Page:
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Stories

Nichole Farnum

by margit


ABOUT

Nichole is from Moorhead, Minnesota and lives with her husband Alex and their notoriously lazy cat Sadie in San Francisco's Mission. 

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When I first met Nichole, it was about 8am on a Sunday morning and we were at the Alameda Flea Market in the East Bay. Back then I didn’t know that trying to engage with her this early in the morning is just not a good idea. She is not exactly a morning person, but one of my favorite people on the planet and has many other fine qualities and talents. 

Nichole bursts with creative energy and just about every aspect of her life is a reflection of her individuality and a seemingly endless stream of ideas. Whether she is making a paper maché chastity belt for her friend’s bachelorette party, redesigning her bedroom or sewing a net-onesie for Burning Man in less than 4 hours - she's always creating, dreaming up and making things. Already in high school she adjusted and sewed her own clothes. By the time she went to college, she’d been asked by several clothing stores, if she would make 'stuff' for them. She never did, maybe because commercializing her hobby would spoil the fun aspect for her, but certainly also because Nichole is just not so much motivated by money, she does things because she loves doing them and that has always been that way.

She grew up in Moorhead, Minnesota and is the product of an eclectic mix of different nationalities and cultures - quarter Native American, French Canadian, German and Polish. Her parents were practicing members of The Worldwide Church of God, which was based on the early teachings of Herbert W. Armstrong that were often at odds with the traditional Christian beliefs and focused solely on the Old Testament - not acknowledging Jesus Christ. For Nichole that translated to never celebrating birthdays or Christmas as a child - neither at home nor anywhere else. When I asked her if that made her feel weird, not being able to go to her friends' birthday parties or get presents around Christmas time, she said that it did affect her. "I was taken out of school for everything. So it was hard to fit in and feel normal amongst all the ‘others’. As a child I assumed there were only two kinds of religions, theirs and mine. I was very shy up until the age of 14.” Shortly before his death Herbert W. Armstrong rejected many of his own beliefs and converted to a more orthodox understanding of the Christian faith as did The Worldwide Church of God.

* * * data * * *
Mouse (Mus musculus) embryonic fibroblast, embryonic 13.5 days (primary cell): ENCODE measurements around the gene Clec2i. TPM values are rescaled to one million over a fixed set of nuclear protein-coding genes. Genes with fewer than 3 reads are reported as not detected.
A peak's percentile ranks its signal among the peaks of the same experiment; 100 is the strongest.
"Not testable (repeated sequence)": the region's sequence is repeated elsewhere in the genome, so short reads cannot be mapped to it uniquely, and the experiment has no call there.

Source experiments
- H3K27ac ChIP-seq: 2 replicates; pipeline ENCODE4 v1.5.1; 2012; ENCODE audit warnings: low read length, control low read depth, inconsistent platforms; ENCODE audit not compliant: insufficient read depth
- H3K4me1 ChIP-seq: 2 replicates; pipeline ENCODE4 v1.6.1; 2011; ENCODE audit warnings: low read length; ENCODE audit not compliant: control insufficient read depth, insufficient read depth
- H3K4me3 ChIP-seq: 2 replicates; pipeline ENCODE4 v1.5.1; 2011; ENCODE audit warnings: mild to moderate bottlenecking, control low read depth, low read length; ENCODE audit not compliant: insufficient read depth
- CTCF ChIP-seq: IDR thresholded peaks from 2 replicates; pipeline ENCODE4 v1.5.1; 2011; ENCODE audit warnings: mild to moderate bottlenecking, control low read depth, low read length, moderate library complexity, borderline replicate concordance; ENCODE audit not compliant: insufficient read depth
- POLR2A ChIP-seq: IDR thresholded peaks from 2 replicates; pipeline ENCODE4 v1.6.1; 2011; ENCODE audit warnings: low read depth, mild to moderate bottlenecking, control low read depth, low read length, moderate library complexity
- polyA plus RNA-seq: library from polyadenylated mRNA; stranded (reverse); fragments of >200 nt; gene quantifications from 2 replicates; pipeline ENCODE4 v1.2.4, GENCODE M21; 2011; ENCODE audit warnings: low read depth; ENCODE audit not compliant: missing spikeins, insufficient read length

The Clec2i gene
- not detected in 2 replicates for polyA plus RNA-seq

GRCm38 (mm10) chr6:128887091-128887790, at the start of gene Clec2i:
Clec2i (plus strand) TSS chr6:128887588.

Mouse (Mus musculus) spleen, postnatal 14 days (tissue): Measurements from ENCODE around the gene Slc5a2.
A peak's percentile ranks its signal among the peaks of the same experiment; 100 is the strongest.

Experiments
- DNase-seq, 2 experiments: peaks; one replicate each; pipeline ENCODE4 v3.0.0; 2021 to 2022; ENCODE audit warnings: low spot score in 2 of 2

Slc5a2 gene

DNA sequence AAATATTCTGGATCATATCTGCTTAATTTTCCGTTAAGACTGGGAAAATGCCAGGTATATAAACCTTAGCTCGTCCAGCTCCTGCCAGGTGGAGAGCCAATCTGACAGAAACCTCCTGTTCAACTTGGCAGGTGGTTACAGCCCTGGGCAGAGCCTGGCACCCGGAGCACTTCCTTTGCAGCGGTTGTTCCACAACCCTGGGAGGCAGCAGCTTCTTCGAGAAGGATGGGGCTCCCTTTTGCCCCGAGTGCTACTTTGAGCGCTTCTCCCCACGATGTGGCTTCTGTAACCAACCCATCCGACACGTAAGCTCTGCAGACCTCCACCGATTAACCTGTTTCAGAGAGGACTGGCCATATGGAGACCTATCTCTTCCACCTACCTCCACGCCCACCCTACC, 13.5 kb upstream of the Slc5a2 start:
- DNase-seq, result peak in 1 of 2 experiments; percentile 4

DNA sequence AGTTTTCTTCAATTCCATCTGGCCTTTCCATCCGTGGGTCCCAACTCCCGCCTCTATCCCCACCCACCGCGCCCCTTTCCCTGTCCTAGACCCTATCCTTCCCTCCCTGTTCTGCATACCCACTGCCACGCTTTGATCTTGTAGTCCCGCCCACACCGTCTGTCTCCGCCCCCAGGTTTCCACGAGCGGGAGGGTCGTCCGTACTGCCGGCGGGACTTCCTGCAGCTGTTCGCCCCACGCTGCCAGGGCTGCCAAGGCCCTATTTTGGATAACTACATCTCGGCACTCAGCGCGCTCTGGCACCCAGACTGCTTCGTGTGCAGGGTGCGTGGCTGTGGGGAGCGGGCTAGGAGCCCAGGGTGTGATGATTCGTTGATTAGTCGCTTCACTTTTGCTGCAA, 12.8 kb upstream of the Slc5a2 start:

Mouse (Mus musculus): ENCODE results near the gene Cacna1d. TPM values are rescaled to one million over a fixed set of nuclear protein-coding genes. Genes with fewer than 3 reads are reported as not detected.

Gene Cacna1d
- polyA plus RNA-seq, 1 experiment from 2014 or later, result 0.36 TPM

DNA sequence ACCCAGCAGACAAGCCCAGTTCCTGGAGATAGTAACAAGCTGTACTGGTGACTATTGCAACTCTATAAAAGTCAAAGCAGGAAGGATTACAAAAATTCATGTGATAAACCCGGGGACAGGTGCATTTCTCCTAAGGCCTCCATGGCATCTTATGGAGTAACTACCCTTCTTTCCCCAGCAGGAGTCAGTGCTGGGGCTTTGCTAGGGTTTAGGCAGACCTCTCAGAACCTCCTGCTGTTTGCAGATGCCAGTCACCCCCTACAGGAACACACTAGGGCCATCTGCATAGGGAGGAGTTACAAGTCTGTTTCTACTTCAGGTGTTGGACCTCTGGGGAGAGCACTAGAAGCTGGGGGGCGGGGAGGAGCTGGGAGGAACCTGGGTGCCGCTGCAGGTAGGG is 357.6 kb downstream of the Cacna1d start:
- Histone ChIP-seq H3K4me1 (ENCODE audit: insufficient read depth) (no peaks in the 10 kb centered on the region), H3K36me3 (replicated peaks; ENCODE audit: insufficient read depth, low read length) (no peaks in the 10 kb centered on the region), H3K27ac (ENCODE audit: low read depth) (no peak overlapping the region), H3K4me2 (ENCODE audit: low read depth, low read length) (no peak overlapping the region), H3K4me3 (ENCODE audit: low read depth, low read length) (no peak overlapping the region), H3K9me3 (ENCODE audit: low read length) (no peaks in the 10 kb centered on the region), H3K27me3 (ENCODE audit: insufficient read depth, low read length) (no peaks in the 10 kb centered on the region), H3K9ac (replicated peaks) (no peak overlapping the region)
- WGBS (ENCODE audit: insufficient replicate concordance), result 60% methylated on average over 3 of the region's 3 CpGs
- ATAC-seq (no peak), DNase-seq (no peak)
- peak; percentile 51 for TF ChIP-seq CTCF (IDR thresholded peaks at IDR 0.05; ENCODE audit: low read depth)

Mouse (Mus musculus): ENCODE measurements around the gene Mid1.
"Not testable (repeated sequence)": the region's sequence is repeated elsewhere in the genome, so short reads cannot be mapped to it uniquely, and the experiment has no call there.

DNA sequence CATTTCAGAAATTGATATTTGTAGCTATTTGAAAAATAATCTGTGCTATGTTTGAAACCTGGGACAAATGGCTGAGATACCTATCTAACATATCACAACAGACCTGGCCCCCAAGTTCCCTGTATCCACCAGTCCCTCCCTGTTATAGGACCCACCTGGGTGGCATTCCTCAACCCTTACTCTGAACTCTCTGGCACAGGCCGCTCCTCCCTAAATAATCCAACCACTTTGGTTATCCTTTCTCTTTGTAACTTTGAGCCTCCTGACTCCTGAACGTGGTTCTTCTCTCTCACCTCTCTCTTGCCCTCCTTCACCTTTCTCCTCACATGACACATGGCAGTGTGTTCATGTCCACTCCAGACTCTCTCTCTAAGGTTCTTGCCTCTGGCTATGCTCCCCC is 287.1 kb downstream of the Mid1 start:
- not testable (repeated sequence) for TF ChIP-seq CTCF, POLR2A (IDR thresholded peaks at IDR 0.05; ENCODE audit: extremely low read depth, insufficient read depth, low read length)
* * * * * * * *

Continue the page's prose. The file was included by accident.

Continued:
Nichole was already in her teens when that paradigm shift took place and her family no longer attended the church and she more than made up for all the childhood parties that she didn't go. "I became quite the rebel and very quickly emancipated from my parents." The only difference she sees today between herself and friends around her is that she doesn't have the same nostalgic and romantic associations with Christmas than for example her husband Alex does, but the two are successfully working on their own interpretation of the holidays tracking to Europe this year for inspiration.

Our most precious gifts are our children and they must be loved, nurtured, and challenged in a way that builds a strong self-image and cultivates self-esteem through accomplishment and self-recognition.

Professionally Nichole's ambitions have always been very straightforward. "Since I was a child my path has followed working with children every step of the way ... always babysitting neighbors and cousins at a young age, my first ‘real’ paid job at the neighborhood play center where parents would drop off their children for a few hours, paying for my school payments during college working as a Nanny in Minnesota and later in New York City and of course 10 years of teaching preschool after college. " 

Today Nichole is an early childhood educator with a Masters in Special Education from Fordham University and a passionate arts teacher, who runs Little Tree Studios, a children’s art school in San Francisco’s Mission neighborhood. When she first took on the project of starting her own business, she was working on a tight budget. She recruited family and friends to help her with the built-out of the space and invested countless hours of crafting and making to create a cozy colorful oasis for little artists and creative talents. A lot of sweat, love and imagination went into her passion project and made Little Tree Studios what it is today.